Vancouver is one of the most liveable cities in Canada, and though it’s an expensive place to live, renters and home buyers still flock to the city to enjoy what it has to offer. Let’s look at a few of the neighbourhoods across the city, and help you find your next home!
Kensington-Cedar Cottage is one of Vancouver’s most ethnically diverse neighbourhoods, and is younger and more diverse than most of the city. The area is extremely family-friendly and is overall a tight-knit community where most businesses are independently owned and owners know their customers personally. More affordable than other neighbourhoods, Kensington-Cedar Cottage has a great mix of rental buildings and homes. Hastings-Sunrise is one of Vancouver’s oldest neighbourhoods—a working-class area with single-family and multi-family residences. Also a very multicultural neighbourhood, Hastings-Sunrise is home to newcomers to Canada, young professionals, and artists, giving it a very eclectic feel. Grandview-Woodland is one of Vancouver’s older neighbourhoods, and it’s a busy one with a number of main streets criss-crossing through the area. You can find commercial, industrial, and residential spaces here, which gives the neighbourhood a range living and rental opportunities. Grandview-Woodland is home to Commercial Drive, a popular strip known for incredibly unique shops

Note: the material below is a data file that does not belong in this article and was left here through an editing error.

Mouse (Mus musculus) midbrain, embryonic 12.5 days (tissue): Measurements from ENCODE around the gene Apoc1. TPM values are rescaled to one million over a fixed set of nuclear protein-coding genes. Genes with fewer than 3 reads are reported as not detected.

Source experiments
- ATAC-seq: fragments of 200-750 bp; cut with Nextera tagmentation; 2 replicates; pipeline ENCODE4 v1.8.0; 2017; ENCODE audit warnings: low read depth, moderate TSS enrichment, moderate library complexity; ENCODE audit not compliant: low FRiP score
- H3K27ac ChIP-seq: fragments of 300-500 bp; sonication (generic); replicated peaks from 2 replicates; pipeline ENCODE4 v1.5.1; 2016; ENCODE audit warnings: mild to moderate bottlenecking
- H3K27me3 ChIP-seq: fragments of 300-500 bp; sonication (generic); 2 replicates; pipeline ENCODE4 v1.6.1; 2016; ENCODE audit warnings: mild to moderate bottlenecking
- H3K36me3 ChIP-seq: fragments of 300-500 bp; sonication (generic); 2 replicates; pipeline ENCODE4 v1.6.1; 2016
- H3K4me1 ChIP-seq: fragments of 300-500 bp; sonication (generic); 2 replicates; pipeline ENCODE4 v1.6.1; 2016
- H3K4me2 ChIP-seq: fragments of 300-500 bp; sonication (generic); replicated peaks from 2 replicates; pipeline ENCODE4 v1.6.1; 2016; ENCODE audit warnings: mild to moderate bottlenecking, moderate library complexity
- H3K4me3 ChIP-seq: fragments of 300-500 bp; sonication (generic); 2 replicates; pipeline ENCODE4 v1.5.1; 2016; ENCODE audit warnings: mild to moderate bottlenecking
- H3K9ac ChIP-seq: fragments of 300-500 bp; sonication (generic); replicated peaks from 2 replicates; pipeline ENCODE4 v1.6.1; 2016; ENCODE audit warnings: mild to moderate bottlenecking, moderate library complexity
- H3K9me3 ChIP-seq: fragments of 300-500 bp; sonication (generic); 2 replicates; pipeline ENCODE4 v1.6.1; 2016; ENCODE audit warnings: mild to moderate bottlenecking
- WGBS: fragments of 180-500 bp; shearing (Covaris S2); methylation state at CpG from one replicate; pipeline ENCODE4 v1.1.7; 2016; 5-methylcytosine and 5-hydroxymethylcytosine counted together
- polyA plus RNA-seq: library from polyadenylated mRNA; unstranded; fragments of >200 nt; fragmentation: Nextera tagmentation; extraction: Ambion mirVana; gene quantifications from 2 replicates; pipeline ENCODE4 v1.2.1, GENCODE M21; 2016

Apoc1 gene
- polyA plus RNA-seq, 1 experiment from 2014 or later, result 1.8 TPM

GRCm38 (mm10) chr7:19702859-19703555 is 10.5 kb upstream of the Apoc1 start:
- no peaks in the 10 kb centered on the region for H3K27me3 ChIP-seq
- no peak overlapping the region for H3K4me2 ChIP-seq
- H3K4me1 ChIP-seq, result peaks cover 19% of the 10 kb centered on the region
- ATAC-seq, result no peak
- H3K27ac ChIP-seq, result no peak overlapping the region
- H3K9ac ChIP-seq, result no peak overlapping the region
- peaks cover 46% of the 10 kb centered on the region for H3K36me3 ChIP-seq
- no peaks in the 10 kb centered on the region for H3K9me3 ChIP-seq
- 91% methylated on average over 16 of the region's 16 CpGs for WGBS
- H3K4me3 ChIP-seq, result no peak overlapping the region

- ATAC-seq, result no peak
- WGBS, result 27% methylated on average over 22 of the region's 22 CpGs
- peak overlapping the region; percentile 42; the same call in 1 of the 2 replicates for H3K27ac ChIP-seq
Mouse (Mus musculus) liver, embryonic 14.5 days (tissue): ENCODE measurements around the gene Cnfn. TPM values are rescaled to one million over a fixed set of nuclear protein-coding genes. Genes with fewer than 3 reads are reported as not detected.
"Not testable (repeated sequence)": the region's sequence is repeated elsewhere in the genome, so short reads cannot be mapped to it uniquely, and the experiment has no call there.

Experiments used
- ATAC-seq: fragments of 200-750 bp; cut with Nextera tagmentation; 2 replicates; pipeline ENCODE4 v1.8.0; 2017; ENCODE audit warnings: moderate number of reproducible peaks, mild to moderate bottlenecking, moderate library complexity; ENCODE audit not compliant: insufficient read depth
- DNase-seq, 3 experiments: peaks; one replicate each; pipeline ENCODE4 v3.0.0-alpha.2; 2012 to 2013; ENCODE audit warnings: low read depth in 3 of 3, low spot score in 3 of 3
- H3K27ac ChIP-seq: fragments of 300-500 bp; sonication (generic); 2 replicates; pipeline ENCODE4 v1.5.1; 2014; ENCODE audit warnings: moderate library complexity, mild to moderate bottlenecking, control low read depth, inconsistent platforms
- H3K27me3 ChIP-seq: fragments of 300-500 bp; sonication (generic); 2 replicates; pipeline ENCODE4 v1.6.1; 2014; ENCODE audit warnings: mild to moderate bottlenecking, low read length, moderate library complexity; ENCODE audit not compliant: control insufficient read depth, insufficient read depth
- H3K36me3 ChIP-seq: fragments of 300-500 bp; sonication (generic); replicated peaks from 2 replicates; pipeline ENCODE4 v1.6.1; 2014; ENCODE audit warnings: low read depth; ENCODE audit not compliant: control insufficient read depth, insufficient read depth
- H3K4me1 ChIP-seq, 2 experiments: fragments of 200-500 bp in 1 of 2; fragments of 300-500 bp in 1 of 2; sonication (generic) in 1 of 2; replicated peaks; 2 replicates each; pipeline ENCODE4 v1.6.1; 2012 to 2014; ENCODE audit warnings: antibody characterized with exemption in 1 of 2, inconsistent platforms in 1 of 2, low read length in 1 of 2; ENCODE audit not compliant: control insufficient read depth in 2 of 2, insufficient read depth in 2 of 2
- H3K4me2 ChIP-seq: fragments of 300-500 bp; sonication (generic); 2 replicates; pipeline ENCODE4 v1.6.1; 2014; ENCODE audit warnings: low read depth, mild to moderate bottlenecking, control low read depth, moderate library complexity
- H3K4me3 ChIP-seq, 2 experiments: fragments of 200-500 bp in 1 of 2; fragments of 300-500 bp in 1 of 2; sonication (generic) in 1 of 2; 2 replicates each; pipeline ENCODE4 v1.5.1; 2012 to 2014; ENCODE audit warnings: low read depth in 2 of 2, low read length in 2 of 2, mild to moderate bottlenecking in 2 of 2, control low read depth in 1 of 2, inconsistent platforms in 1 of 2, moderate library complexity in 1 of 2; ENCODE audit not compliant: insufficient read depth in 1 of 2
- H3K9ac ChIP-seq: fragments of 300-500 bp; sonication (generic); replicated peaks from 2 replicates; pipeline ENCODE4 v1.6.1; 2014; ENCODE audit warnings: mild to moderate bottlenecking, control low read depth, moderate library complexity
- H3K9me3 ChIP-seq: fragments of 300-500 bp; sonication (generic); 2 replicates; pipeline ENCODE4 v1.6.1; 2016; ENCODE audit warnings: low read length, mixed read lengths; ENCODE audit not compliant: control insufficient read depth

Fairview is a strong family-based neighbourhood, with a number of schools throughout the area. It’s also a heavily commercial and employment area, with health care institutions like Vancouver General Hospital and shopping centres like City Square Mall. Kitsilano is mainly a residential area with notable commercial areas, and is famous for its arts scene. The neighbourhood is home to a number of annual festivals like the Vancouver International Children’s Festival and Greek Day. West Point Grey is a more expensive neighbourhood in Vancouver, with home prices averaging $3 million. Vancouver’s largest youth hostel is located in West Point Grey, as are a number of schools, and Fiesta Days—a family-focused carnival.
Yaletown used to be a heavily industrial area, but has since been transformed into a densely populated neighbourhood with high rise apartment buildings, renovated historical sites, and more. Yaletown is accessible by various forms of public transportation, like the Aquabus, False Town Ferries, and the SkyTrain. Vancouver’s Chinatown is Canada’s largest Chinese enclave, and is world-renowned as a popular tourist destination. With restaurants, shops, grocery stores and more, the area is in the midst of a revitalization, including the building of new condos throughout the neighbourhood. Downtown Vancouver is the hustling and bustling centre of the city, filled with commerce, culture, finance, and entertainment industries. Bridges provide access to Downtown, as do the SeaBus and SkyTrain. High-rise apartments and condos can be found throughout the core, making it an ideal residential area for people who want to be in the middle of the action.